And when it comes to appropriate dressing, it's a matter of not showing too much skin, to be perfectly honest. I don't like talking about it, but occasionally I will talk about the Snooki-ization of young women and teens – and a 12-year-old is about to be a teen. Parents have to draw a line in the sand and say "no." It's very, very important. I'm not saying that a 12-year-old girl should be dressed monastically, but at the same time, there is a tendency to oversexualize young women, and I feel it's hugely inappropriate, and parents need to have a role. And the reason I say parents have a right, and even an obligation, to step in is because they're paying for the clothes and the accessories. So, in a manner of speaking, they own them – not the 12-year-old.
Troy Patch: That's a really good answer, thank you. So now, Anita has this question: "Tim, I had heard that your sister has psoriasis. What would you suggest for summer wear during a flare up?"
Tim Gunn: Well the first thing I'd suggest if I were actually talking to my sister is that she go to a dermatologist because she hasn't been to one in years, and there are so many new developments in terms of the treatment of psoriasis, and I wish that she would find out that something new would help her. It's important to wear natural fibers and have clothes that skim rather than hug your body. Also, there are undergarments that wick moisture away from the body, and moisture can exacerbate the effects of psoriasis. It's about going natural with our clothes – synthetics will not breathe as well. It's about skimming, not hugging, and look at undergarments that can wick away moisture.
Troy Patch: She'll appreciate that answer, thank you. Now, if your closet was on fire and you could grab one thing from your closet, what would you grab?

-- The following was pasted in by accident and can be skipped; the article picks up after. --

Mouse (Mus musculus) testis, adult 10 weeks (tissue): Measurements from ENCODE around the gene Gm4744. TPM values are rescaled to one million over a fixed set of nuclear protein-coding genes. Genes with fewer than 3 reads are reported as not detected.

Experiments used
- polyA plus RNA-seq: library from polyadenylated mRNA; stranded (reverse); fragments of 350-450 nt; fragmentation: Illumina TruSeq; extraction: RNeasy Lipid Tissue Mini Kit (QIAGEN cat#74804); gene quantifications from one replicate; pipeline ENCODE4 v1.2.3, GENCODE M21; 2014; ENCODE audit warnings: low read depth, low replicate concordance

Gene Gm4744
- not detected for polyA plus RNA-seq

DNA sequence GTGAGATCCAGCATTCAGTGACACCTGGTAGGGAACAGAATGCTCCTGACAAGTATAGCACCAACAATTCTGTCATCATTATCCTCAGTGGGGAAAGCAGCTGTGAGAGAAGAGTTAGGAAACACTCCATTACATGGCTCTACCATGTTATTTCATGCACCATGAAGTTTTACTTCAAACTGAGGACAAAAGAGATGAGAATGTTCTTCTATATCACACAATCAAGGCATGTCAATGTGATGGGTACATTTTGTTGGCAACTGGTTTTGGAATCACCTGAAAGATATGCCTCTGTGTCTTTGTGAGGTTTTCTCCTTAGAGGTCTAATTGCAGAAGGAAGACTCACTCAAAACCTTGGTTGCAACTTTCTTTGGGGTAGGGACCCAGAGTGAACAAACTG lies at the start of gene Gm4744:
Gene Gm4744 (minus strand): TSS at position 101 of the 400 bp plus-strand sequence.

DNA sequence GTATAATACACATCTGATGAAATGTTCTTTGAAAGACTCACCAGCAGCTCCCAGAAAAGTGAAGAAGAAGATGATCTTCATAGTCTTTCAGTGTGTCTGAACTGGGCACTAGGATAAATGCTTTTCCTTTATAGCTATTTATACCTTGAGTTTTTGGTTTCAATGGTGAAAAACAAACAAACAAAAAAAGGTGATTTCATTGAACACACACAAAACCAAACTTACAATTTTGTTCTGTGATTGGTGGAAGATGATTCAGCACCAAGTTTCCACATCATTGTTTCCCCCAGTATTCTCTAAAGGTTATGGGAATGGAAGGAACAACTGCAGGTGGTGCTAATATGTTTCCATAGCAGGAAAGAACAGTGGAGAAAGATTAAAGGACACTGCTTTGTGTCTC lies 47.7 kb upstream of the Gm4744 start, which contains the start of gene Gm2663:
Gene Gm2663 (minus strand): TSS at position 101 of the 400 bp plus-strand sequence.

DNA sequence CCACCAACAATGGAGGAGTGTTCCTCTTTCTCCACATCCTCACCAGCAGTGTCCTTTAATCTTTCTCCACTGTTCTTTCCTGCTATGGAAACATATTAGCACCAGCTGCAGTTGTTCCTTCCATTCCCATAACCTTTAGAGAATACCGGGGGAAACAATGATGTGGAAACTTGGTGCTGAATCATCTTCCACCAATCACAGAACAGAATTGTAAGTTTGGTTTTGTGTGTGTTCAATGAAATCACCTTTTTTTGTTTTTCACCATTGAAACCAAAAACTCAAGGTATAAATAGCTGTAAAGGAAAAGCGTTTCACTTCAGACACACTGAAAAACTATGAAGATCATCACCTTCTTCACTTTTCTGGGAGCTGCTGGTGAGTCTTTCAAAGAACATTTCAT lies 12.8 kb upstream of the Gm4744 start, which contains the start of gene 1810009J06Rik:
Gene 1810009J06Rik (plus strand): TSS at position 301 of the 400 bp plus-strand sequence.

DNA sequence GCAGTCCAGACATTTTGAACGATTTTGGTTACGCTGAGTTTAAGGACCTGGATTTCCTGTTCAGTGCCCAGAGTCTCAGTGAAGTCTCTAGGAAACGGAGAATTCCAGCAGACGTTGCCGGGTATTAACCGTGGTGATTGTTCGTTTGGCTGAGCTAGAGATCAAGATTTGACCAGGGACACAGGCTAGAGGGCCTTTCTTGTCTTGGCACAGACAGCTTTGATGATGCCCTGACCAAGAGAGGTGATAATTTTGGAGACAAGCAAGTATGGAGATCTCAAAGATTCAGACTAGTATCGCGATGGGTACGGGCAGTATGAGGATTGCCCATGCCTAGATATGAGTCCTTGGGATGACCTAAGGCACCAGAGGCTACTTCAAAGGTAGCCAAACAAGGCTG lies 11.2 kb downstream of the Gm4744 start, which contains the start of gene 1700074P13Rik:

Tim Gunn: (chuckling) It depends on what I was wearing at the moment. If I'm in my pajamas, I'm going to grab a robe. If I'm wearing jeans and a T-shirt, I might grab a blazer – that would be appropriate for a fire, wouldn't it? If I'm going to be out on the street, something that will make me as well prepared to meet the world as possible. So, a topper. A robe or a blazer. There's no time to change in those circumstances!
Troy Patch: Ha, that's true! So, as you know, we're the Motor City. Detroit is all about cars. So, what do you think is the trendiest car right now?
Tim Gunn: Oh, boy, Jen, I'm the least car-savvy person you've ever talked to. I haven't owned a car in 29 years, and I don't even have any fantasies about owning one. It's one of the reasons I love New York – I don't need a car. I have no idea what's trending. None!
Troy Patch: Can I ask you one last question about prom and what's trending? It's prom season here in all of our Michigan Patch sites.
Tim Gunn: Oh, boy, that's another bad question for me. I hate prom clothes. I hate, loathe and despise them. For some reason, young women think it's an opportunity to suddenly look like a hooker, and for young men – what's with all these pastel tuxedos? Who doesn't want to go classic with something black? I have to add that my heart goes out to young people, because I think the whole prom experience can be so incredibly painful. Just think about Cinderella and not about Snooki, that's my advice for the women.
Troy Patch: I love it! Thank you so much for your time, Tim. I really enjoyed speaking with you.
Tim Gunn: Thank you, too, Jen.